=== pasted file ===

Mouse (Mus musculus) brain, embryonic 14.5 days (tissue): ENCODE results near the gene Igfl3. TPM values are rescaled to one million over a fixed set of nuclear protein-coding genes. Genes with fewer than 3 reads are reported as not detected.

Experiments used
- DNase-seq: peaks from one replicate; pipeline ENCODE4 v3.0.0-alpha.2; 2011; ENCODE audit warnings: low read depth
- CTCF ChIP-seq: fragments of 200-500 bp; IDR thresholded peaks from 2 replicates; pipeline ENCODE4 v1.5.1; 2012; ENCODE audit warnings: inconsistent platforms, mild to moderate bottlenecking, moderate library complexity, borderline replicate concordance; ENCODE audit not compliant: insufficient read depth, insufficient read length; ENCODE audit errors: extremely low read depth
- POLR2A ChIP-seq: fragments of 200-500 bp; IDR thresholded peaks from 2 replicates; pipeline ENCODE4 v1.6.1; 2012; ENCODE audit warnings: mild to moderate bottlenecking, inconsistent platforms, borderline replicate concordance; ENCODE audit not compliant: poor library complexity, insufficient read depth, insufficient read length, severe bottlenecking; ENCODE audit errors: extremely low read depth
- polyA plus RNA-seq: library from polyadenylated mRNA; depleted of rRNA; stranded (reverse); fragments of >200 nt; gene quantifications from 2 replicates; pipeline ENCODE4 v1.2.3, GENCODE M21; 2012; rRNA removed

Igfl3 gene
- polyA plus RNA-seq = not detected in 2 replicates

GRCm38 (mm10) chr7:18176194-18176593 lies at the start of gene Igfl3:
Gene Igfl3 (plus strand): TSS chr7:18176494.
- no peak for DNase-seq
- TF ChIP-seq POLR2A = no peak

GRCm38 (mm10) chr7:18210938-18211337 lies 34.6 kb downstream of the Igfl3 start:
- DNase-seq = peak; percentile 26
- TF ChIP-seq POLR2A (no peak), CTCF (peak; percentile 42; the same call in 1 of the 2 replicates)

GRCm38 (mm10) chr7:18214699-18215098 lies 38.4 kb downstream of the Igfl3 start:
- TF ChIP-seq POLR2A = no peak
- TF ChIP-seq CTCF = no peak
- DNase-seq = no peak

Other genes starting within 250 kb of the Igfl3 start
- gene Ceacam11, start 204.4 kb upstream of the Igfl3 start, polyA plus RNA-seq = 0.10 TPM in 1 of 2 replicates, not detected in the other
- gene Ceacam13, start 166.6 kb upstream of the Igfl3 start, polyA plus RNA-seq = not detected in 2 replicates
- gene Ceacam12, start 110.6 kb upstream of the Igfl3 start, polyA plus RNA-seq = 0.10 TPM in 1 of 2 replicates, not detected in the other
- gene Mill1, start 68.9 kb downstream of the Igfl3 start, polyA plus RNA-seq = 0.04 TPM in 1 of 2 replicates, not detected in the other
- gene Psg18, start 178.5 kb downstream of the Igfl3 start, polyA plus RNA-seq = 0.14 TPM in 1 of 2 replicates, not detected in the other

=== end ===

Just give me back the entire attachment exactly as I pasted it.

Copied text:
Mouse (Mus musculus) brain, embryonic 14.5 days (tissue): ENCODE results near the gene Igfl3. TPM values are rescaled to one million over a fixed set of nuclear protein-coding genes. Genes with fewer than 3 reads are reported as not detected.

Experiments used
- DNase-seq: peaks from one replicate; pipeline ENCODE4 v3.0.0-alpha.2; 2011; ENCODE audit warnings: low read depth
- CTCF ChIP-seq: fragments of 200-500 bp; IDR thresholded peaks from 2 replicates; pipeline ENCODE4 v1.5.1; 2012; ENCODE audit warnings: inconsistent platforms, mild to moderate bottlenecking, moderate library complexity, borderline replicate concordance; ENCODE audit not compliant: insufficient read depth, insufficient read length; ENCODE audit errors: extremely low read depth
- POLR2A ChIP-seq: fragments of 200-500 bp; IDR thresholded peaks from 2 replicates; pipeline ENCODE4 v1.6.1; 2012; ENCODE audit warnings: mild to moderate bottlenecking, inconsistent platforms, borderline replicate concordance; ENCODE audit not compliant: poor library complexity, insufficient read depth, insufficient read length, severe bottlenecking; ENCODE audit errors: extremely low read depth
- polyA plus RNA-seq: library from polyadenylated mRNA; depleted of rRNA; stranded (reverse); fragments of >200 nt; gene quantifications from 2 replicates; pipeline ENCODE4 v1.2.3, GENCODE M21; 2012; rRNA removed

Igfl3 gene
- polyA plus RNA-seq = not detected in 2 replicates

GRCm38 (mm10) chr7:18176194-18176593 lies at the start of gene Igfl3:
Gene Igfl3 (plus strand): TSS chr7:18176494.
- no peak for DNase-seq
- TF ChIP-seq POLR2A = no peak

GRCm38 (mm10) chr7:18210938-18211337 lies 34.6 kb downstream of the Igfl3 start:
- DNase-seq = peak; percentile 26
- TF ChIP-seq POLR2A (no peak), CTCF (peak; percentile 42; the same call in 1 of the 2 replicates)

GRCm38 (mm10) chr7:18214699-18215098 lies 38.4 kb downstream of the Igfl3 start:
- TF ChIP-seq POLR2A = no peak
- TF ChIP-seq CTCF = no peak
- DNase-seq = no peak

Other genes starting within 250 kb of the Igfl3 start
- gene Ceacam11, start 204.4 kb upstream of the Igfl3 start, polyA plus RNA-seq = 0.10 TPM in 1 of 2 replicates, not detected in the other
- gene Ceacam13, start 166.6 kb upstream of the Igfl3 start, polyA plus RNA-seq = not detected in 2 replicates
- gene Ceacam12, start 110.6 kb upstream of the Igfl3 start, polyA plus RNA-seq = 0.10 TPM in 1 of 2 replicates, not detected in the other
- gene Mill1, start 68.9 kb downstream of the Igfl3 start, polyA plus RNA-seq = 0.04 TPM in 1 of 2 replicates, not detected in the other
- gene Psg18, start 178.5 kb downstream of the Igfl3 start, polyA plus RNA-seq = 0.14 TPM in 1 of 2 replicates, not detected in the other